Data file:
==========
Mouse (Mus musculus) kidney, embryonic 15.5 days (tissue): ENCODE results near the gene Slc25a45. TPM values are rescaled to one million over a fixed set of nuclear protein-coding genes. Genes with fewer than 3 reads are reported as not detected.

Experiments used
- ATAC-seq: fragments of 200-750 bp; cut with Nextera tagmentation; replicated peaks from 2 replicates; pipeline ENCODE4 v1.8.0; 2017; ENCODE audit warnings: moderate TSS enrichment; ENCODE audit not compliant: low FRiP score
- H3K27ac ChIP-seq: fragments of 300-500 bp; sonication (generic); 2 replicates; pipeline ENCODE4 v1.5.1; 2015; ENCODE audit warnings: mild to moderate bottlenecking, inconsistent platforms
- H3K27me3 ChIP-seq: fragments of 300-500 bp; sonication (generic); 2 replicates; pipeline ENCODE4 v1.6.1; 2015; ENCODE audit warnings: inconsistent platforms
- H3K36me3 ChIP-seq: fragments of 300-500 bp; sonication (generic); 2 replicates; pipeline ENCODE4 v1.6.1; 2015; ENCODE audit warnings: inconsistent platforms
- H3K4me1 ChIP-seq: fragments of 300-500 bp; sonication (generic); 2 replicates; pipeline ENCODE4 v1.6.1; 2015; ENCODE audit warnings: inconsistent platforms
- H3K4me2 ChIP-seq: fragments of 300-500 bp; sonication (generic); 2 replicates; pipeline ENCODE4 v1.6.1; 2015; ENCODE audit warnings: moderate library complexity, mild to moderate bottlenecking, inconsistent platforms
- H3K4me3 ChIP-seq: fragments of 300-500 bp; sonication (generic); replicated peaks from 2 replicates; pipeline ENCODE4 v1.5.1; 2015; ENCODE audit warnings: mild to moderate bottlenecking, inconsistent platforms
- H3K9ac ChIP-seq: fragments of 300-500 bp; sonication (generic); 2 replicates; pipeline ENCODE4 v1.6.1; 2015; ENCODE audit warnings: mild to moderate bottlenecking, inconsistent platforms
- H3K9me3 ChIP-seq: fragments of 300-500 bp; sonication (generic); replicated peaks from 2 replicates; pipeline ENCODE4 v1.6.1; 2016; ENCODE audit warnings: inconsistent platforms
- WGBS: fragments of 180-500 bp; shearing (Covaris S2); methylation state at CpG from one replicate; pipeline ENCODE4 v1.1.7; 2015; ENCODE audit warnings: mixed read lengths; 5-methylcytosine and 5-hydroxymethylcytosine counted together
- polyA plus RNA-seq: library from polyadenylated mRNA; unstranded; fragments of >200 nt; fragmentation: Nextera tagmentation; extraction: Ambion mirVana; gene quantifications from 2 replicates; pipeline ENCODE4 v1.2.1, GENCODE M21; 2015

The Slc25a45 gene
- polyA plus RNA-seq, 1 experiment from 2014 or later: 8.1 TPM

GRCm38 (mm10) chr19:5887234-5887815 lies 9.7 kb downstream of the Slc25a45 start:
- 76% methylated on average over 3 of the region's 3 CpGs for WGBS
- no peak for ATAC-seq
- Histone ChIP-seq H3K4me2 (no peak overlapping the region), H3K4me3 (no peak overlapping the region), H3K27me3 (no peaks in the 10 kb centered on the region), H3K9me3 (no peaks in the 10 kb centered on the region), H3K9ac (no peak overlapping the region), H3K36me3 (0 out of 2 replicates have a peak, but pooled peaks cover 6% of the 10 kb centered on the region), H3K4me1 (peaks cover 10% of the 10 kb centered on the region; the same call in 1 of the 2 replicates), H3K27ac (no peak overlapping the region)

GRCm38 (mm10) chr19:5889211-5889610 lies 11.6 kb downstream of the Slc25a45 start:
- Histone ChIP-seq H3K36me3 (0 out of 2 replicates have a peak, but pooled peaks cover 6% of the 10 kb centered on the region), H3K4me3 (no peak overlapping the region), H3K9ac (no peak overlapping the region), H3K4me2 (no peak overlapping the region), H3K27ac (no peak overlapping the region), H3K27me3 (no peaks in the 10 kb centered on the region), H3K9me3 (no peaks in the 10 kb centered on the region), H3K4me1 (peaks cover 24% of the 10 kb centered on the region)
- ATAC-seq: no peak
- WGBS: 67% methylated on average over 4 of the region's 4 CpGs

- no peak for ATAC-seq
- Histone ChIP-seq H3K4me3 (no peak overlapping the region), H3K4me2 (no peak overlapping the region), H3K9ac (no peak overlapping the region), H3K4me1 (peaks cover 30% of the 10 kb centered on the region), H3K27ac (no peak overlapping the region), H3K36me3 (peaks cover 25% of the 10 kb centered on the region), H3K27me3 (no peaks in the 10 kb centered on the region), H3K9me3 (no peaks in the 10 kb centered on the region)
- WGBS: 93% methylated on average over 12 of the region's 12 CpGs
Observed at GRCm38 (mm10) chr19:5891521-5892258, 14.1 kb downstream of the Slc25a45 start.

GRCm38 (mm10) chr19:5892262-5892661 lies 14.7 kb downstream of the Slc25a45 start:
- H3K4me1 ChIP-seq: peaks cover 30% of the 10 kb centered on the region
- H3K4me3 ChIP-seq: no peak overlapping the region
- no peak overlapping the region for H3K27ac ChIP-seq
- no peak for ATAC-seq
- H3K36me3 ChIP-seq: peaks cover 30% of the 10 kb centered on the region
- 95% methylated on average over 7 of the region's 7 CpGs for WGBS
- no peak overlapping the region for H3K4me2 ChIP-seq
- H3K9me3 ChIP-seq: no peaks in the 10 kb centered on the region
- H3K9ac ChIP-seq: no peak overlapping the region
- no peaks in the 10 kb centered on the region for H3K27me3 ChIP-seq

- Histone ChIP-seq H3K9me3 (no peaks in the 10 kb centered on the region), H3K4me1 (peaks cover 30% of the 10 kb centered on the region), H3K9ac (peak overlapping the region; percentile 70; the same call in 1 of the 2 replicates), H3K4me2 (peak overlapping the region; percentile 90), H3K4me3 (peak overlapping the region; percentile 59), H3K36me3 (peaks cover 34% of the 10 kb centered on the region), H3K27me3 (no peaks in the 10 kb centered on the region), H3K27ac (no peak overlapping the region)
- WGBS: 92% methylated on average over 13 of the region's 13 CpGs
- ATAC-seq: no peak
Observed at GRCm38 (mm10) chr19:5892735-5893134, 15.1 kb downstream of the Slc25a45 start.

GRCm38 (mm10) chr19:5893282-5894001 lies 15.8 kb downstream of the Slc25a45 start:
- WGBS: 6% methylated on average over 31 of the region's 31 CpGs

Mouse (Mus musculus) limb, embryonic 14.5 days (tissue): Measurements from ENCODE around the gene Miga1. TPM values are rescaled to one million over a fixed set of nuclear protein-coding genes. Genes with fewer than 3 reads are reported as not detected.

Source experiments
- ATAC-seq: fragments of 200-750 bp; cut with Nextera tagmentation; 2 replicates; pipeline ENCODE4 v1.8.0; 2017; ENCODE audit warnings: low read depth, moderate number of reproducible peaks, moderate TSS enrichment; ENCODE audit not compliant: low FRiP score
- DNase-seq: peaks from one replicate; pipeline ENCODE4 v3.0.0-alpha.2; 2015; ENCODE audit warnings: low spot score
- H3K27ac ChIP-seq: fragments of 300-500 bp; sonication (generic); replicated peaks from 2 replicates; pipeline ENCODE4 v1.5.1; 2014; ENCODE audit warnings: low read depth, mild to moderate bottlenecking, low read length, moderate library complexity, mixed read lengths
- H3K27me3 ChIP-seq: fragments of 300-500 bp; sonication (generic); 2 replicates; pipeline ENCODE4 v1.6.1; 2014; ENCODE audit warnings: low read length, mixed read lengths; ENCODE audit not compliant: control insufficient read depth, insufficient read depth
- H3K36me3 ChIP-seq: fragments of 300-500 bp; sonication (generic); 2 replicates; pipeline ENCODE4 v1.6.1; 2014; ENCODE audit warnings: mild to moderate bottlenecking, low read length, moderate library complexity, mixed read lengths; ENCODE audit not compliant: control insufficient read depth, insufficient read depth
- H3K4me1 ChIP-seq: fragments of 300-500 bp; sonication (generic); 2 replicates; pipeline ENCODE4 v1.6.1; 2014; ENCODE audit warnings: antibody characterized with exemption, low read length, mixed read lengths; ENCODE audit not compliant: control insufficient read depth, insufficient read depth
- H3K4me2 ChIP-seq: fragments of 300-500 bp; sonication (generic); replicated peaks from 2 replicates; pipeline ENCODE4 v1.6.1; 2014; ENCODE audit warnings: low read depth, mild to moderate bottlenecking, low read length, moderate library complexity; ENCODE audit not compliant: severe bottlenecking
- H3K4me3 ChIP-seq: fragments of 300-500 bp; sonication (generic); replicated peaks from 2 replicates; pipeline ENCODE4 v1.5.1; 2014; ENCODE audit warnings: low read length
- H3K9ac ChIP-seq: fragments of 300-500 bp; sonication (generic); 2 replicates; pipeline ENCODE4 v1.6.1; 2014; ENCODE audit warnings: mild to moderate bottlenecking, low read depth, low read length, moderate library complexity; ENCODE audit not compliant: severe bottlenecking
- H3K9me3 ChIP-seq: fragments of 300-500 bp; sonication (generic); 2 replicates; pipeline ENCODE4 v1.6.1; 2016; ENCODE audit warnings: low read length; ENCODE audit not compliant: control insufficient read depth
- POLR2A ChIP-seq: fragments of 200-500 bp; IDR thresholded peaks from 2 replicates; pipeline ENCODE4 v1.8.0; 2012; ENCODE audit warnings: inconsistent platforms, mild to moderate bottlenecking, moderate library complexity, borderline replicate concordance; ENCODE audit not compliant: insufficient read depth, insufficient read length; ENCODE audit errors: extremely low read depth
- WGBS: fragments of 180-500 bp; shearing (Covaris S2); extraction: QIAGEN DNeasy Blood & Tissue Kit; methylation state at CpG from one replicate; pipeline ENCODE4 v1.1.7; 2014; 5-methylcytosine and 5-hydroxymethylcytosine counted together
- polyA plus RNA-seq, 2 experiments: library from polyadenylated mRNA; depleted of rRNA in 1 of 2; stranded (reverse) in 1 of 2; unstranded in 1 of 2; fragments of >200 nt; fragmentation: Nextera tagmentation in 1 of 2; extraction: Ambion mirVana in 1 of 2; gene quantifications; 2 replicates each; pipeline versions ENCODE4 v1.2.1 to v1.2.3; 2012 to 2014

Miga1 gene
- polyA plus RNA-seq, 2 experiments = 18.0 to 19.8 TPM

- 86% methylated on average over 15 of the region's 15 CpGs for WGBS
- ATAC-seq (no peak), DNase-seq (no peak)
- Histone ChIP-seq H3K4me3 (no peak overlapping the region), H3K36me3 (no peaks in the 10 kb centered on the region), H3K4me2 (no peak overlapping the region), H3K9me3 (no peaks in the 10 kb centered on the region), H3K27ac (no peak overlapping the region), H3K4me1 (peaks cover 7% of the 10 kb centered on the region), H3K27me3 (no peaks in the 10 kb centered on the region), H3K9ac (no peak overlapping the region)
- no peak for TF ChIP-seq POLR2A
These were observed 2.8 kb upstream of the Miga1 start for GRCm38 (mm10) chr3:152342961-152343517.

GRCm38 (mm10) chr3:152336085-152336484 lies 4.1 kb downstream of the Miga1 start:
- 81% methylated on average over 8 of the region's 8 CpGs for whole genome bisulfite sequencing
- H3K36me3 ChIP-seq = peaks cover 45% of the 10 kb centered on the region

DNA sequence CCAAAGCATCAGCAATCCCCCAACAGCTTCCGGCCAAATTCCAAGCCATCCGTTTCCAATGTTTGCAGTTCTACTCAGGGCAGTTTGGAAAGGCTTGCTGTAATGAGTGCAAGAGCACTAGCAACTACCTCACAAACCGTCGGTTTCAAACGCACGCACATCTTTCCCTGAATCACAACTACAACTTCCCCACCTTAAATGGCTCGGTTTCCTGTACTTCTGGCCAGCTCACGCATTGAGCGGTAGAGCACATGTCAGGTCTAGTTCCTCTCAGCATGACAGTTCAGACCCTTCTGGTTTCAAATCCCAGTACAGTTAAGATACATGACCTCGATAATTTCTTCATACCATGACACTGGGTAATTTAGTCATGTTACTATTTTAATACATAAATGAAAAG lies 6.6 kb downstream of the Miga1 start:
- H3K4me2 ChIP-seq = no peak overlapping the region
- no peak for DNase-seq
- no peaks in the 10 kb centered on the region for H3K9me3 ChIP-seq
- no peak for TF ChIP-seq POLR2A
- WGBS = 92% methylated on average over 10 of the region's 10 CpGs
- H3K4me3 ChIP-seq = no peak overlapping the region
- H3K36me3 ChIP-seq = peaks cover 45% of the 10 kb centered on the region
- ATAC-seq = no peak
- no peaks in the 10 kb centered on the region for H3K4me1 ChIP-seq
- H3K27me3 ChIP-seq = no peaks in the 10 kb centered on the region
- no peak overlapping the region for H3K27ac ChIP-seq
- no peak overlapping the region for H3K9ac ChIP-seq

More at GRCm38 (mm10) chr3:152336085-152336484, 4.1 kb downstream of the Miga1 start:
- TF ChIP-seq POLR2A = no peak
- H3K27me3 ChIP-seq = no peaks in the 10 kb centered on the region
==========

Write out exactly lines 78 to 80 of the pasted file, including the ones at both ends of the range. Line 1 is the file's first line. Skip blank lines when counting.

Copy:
- ATAC-seq = no peak
- no peaks in the 10 kb centered on the region for H3K4me1 ChIP-seq
- H3K27me3 ChIP-seq = no peaks in the 10 kb centered on the region